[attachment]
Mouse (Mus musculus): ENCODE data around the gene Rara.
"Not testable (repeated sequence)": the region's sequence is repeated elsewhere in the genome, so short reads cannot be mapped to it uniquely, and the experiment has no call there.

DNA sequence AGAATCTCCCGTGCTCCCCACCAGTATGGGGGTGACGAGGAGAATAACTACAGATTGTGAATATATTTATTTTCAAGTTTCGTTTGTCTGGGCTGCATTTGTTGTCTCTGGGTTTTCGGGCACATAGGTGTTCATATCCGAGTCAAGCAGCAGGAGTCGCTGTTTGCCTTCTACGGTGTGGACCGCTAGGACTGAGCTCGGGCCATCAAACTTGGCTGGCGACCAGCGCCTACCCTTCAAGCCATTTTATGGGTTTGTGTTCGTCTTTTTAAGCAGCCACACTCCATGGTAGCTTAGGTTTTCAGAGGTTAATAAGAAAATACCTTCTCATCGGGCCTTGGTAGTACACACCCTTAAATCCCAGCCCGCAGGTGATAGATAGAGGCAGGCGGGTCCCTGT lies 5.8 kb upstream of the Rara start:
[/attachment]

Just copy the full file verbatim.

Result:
Mouse (Mus musculus): ENCODE data around the gene Rara.
"Not testable (repeated sequence)": the region's sequence is repeated elsewhere in the genome, so short reads cannot be mapped to it uniquely, and the experiment has no call there.

DNA sequence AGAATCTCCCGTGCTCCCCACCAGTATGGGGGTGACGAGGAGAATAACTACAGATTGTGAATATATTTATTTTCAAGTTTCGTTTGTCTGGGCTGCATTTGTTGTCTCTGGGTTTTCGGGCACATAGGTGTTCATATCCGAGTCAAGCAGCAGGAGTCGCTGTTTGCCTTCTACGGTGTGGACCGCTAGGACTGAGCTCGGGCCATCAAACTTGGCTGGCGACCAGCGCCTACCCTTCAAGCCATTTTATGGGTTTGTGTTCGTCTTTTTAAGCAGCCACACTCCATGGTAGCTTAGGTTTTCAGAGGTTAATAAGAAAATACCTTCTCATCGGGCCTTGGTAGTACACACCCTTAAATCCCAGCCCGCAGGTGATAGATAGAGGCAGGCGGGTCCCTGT lies 5.8 kb upstream of the Rara start: